Supervisor Suspended Unjustly After Complaint

Question:

My husband is a manager of a gym and one of the female employees states she had been sexually harrassed by another female employee. She never reported the incident to him, he had no knowledge what or when this occured but he went to work one day and was suspended by his supervisor for 3 days because she “said” he did nothing about it!

The supervisor started an investigation but there was no confidentiality in the midst. My spouse found out by “heresay” the one girl texted a naked picture of herself to the other girl.

To this date (a week later) he still does not know if this is true or when this occured. The accuser had also on many occassions asked to go out prospecting off-site with the alleged perpetrator.

What rights does he have since he has since returned to work and been found innocent, but members and employees all know of his being suspended because the supervisor did not utilize discretion during the investigation? All parties are still in the work place.

Signed,

Frustrated and Concerned


Answer:

Dear Frustrated and Concerned:

Saying this to your husband will not help much, but it would be good for him to remember that if people know about the other bogus parts of this complaint, so they also know he had nothing to do with it. Most probably feel a lot of sympathy for him.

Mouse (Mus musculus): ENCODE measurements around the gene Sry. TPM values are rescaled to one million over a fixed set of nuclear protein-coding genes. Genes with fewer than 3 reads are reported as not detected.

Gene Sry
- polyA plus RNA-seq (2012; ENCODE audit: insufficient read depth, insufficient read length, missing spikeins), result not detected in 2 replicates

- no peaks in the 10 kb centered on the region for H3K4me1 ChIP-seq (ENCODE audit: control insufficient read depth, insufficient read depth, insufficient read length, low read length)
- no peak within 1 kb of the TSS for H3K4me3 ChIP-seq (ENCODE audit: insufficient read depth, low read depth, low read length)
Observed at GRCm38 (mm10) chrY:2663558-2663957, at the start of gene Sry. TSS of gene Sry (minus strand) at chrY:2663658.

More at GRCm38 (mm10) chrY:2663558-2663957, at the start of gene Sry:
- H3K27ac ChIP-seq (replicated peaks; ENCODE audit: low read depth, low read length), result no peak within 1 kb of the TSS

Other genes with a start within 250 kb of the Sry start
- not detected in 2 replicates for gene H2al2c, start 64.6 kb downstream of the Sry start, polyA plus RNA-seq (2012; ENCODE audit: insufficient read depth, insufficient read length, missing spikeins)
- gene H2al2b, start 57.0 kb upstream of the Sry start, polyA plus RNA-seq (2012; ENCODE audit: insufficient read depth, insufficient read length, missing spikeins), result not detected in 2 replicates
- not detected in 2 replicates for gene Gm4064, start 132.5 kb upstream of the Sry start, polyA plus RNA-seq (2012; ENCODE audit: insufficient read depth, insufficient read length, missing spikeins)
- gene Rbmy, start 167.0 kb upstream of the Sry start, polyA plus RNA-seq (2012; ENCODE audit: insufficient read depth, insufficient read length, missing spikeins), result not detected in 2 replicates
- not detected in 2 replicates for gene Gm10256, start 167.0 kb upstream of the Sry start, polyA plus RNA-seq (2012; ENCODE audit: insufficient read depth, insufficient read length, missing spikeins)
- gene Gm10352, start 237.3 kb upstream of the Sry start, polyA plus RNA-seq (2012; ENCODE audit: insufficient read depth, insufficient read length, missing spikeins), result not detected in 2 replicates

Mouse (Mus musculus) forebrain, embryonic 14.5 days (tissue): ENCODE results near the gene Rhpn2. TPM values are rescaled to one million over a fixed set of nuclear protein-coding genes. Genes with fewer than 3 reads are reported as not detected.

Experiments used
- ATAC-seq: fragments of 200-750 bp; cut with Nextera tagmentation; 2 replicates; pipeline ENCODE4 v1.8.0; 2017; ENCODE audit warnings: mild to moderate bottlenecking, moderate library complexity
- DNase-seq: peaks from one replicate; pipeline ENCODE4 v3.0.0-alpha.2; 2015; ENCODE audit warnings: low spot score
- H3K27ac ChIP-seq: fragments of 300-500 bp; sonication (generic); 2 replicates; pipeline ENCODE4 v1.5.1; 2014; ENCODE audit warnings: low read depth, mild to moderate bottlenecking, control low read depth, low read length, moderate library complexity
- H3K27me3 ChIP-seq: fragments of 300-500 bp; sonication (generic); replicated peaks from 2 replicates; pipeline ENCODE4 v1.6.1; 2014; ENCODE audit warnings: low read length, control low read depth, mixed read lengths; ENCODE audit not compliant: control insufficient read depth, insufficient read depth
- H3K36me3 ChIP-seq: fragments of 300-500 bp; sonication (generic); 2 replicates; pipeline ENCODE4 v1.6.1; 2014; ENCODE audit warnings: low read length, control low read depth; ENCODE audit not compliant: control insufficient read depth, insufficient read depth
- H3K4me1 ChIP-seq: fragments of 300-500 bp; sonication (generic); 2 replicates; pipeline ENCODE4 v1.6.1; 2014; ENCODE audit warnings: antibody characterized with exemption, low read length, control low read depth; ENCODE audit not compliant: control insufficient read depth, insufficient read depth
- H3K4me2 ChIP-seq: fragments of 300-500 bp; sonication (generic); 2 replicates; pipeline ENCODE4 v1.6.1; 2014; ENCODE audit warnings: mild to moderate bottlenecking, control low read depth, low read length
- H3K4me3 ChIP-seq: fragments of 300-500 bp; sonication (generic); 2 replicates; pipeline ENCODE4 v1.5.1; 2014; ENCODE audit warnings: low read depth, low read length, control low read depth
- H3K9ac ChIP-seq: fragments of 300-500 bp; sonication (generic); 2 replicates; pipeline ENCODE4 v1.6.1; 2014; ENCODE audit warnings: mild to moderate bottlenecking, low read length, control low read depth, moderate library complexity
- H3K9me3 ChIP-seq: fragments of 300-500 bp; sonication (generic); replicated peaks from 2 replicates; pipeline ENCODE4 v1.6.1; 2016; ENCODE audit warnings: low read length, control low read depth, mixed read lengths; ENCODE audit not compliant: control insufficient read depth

I think there are probably issues involved that your husband should ask for an explanation about from HR or from managers higher than your husband’s immediate supervisor, to get it cleared up.

For example, these questions immediately came to mind to me:

1. Was your husband suspended without pay or was he told to take the time off? Was the time part of his regular days off or was it given to him as part of the investigation?

Those make a difference in how unfair the situation would be seen to an outsider. It is not uncommon to have the supervisor or others simply be told to stay away from work until an investigation can be done. If no money or time is lost, it is not disciplinary so nothing needs to be returned to the employee. But, if they took time or money, he should ask to have that returned since he was found innocent of wrongdoing.

2. As for the discretion issue: If your husband really feels it was talked about openly by the supervisor, not just leaked by individuals as they tend to do in these cases, he should contact the HR section or higher management to complain about the potential harm to his reputation.

But, if the situation was that Mary and Jane who were questioned by the supervisor, talked about it to everyone else, your husband’s only recourse would be to ask that Mary and Jane be disciplined in some way for their lack of discretion.

These things are almost impossible to keep quiet, even when people are threatened with their jobs. When they aren’t threatened with their jobs, it is apparently just too interesting to not talk about! Here is my advice about this: Find out how this is shown in his personnel records. There should be a clear indication that he was found to not be at fault. He may want to write a memo to that effect and ask that it be put in the file for future reference.